Though powerful, laser printers aren’t ideal for all needs. Despite a popular myth, toner actually isn’t cheaper than ink for similarly featured AIOs. The upfront cost to replace all of the toner cartridges is eye-popping, too. Still, the real-world costs might not be so different. Laser printers waste only a tiny bit of toner, whereas inkjets can squander a lot of ink, depending on how many cleaning cycles they have to run. With a laser printer, the advertised cost is the maximum you’re likely to pay, while the stated cost per page for an inkjet is the bare minimum you’ll have to pay. We can’t predict your exact real-world experience, but the reality is likely to fall somewhere in the middle.
Since laser printers can’t print on photo paper, glossy prints are out of the question. If you want to print photos on a regular basis, you’ll also need to buy a separate photo printer or simply settle for an inkjet AIO.
The machine itself is also quite expensive, even though it’s among the cheapest colour laser AIOs we could find that are equipped to do all the same stuff (except print on photo paper) as our main pick. HP makes a lot of other LaserJet models with varying feature sets, so if you don’t need all the features the M477fdw offers, consider other models in the M277 and M477 lines. Some trade Ethernet for Wi-Fi, some ditch the fax and others add or remove paper trays, but all should offer similar baseline performance.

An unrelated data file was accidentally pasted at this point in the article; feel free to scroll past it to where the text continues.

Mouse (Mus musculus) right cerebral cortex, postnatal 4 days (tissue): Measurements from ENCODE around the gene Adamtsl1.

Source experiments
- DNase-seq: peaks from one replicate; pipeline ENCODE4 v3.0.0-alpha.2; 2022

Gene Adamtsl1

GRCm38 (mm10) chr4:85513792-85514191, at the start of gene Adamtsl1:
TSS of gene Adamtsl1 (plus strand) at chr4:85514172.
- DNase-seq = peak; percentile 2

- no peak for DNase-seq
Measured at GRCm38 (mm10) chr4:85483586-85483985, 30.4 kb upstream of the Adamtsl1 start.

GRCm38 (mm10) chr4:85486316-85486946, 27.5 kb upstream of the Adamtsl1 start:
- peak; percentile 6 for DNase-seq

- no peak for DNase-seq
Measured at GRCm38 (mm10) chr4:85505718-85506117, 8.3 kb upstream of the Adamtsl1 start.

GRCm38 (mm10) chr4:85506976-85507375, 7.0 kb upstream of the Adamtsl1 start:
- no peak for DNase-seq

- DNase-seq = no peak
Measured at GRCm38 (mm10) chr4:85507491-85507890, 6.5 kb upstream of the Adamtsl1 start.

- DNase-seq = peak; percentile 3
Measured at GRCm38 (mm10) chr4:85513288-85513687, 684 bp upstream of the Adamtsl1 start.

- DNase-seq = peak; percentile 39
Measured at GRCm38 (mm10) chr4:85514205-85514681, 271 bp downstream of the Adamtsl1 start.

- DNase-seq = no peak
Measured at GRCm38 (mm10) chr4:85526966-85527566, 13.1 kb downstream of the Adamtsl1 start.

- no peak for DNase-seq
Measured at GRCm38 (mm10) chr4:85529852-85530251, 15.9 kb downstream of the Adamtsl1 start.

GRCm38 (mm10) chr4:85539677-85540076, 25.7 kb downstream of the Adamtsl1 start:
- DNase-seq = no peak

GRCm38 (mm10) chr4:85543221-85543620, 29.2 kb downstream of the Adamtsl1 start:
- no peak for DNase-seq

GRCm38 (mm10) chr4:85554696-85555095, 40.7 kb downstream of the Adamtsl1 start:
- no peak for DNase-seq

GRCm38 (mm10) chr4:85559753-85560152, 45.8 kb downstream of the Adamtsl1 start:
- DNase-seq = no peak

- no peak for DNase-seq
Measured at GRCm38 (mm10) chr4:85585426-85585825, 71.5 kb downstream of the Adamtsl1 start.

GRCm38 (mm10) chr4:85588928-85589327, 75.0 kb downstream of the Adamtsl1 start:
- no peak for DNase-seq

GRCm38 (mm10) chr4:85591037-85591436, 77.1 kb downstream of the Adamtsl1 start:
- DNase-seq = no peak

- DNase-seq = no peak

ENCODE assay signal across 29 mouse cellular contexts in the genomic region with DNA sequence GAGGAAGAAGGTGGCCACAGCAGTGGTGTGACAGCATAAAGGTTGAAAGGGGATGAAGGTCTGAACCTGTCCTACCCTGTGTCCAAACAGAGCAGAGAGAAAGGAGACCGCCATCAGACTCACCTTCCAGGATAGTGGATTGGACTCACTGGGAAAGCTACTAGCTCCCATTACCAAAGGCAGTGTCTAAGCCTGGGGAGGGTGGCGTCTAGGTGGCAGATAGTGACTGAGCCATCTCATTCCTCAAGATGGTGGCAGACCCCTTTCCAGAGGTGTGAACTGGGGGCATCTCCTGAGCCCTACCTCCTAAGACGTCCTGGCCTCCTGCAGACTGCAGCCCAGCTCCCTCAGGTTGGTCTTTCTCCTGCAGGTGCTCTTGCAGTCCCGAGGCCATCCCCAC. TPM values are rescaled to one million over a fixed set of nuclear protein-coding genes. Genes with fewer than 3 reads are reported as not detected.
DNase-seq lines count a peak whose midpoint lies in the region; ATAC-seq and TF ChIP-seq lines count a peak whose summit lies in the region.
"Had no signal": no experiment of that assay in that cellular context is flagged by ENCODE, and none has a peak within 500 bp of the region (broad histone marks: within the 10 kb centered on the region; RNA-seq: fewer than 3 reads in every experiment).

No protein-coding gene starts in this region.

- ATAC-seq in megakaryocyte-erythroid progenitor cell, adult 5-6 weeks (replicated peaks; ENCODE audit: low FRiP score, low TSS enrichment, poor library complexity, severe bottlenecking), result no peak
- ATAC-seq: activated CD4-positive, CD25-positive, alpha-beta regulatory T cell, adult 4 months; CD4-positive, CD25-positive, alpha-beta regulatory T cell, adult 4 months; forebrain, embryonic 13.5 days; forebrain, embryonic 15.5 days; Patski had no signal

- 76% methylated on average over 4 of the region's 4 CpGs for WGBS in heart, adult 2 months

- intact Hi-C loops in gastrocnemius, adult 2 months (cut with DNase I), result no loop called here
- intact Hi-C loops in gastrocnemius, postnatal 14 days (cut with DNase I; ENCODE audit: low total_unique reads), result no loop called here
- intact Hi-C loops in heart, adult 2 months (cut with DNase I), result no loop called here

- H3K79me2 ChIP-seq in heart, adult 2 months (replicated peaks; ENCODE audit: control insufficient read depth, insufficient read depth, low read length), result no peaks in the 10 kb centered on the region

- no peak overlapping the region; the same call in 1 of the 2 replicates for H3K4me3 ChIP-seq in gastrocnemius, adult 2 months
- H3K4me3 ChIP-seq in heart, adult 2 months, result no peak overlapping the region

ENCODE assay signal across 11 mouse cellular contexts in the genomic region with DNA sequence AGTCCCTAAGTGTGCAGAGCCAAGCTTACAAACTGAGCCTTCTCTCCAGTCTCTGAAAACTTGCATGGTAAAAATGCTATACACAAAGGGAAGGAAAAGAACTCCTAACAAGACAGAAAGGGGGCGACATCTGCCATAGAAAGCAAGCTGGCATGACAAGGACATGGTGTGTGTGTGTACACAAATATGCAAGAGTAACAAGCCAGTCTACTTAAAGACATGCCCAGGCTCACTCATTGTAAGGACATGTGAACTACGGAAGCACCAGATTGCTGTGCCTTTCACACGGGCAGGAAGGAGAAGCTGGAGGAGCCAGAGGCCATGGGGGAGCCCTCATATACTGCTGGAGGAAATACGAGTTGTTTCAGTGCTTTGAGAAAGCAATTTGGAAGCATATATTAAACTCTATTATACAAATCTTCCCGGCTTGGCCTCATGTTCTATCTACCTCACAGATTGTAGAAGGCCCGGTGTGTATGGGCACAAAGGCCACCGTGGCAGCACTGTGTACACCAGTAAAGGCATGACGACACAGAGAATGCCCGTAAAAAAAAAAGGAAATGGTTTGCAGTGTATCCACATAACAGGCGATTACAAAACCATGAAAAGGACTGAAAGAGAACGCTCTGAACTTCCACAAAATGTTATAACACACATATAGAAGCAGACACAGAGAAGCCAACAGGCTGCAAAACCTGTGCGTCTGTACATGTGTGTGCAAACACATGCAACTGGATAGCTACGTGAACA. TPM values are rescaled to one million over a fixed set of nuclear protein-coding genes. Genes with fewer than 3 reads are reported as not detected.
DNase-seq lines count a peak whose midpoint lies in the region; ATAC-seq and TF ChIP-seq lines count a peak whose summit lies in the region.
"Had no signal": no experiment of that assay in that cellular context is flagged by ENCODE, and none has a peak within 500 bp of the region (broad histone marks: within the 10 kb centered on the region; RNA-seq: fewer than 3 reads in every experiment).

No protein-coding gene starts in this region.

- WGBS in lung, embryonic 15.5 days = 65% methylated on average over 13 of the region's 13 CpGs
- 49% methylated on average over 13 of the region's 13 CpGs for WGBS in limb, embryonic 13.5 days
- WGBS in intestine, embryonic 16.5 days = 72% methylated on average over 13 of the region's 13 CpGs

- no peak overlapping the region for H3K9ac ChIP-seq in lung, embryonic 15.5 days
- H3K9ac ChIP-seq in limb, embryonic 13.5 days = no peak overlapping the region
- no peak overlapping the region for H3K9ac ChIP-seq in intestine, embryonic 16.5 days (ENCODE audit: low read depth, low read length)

HP printers have dominated our picks for the past couple of years, which is testament to their reliability and ease of use. It probably seems like we’re just huge HP fans, but the reality is that we’ve tested a lot of very frustrating printers, and HP is frustrating us least. If you’ve had a bad experience with HP’s printers in the past, you may want to give them another shot – HP has improved in ways that other printer makers have not over the past few years. This is especially evident in terms of setup, troubleshooting and connectivity. If you’ve had a bad experience with the models we’re recommending, we don’t doubt it – again, even the least frustrating printers will let you down sometimes.